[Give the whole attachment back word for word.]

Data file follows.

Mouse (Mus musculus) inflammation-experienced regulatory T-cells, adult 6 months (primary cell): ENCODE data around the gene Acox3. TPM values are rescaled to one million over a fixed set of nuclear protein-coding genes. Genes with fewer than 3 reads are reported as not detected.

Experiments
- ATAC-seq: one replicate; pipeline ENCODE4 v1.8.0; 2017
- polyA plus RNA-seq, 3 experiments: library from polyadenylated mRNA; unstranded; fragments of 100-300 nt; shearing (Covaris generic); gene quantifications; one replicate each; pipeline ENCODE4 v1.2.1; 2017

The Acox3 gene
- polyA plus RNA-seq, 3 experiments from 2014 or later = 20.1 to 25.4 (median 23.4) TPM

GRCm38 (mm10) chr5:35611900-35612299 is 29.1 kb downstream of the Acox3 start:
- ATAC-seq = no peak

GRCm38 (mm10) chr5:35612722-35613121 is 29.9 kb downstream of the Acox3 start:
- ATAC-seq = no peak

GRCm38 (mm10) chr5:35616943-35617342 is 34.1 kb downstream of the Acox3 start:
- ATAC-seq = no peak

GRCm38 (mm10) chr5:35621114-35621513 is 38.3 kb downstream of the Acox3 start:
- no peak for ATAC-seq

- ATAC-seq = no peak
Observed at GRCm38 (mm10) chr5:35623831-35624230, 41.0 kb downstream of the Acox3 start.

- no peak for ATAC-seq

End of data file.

Mouse (Mus musculus) inflammation-experienced regulatory T-cells, adult 6 months (primary cell): ENCODE data around the gene Acox3. TPM values are rescaled to one million over a fixed set of nuclear protein-coding genes. Genes with fewer than 3 reads are reported as not detected.

Experiments
- ATAC-seq: one replicate; pipeline ENCODE4 v1.8.0; 2017
- polyA plus RNA-seq, 3 experiments: library from polyadenylated mRNA; unstranded; fragments of 100-300 nt; shearing (Covaris generic); gene quantifications; one replicate each; pipeline ENCODE4 v1.2.1; 2017

The Acox3 gene
- polyA plus RNA-seq, 3 experiments from 2014 or later = 20.1 to 25.4 (median 23.4) TPM

GRCm38 (mm10) chr5:35611900-35612299 is 29.1 kb downstream of the Acox3 start:
- ATAC-seq = no peak

GRCm38 (mm10) chr5:35612722-35613121 is 29.9 kb downstream of the Acox3 start:
- ATAC-seq = no peak

GRCm38 (mm10) chr5:35616943-35617342 is 34.1 kb downstream of the Acox3 start:
- ATAC-seq = no peak

GRCm38 (mm10) chr5:35621114-35621513 is 38.3 kb downstream of the Acox3 start:
- no peak for ATAC-seq

- ATAC-seq = no peak
Observed at GRCm38 (mm10) chr5:35623831-35624230, 41.0 kb downstream of the Acox3 start.

- no peak for ATAC-seq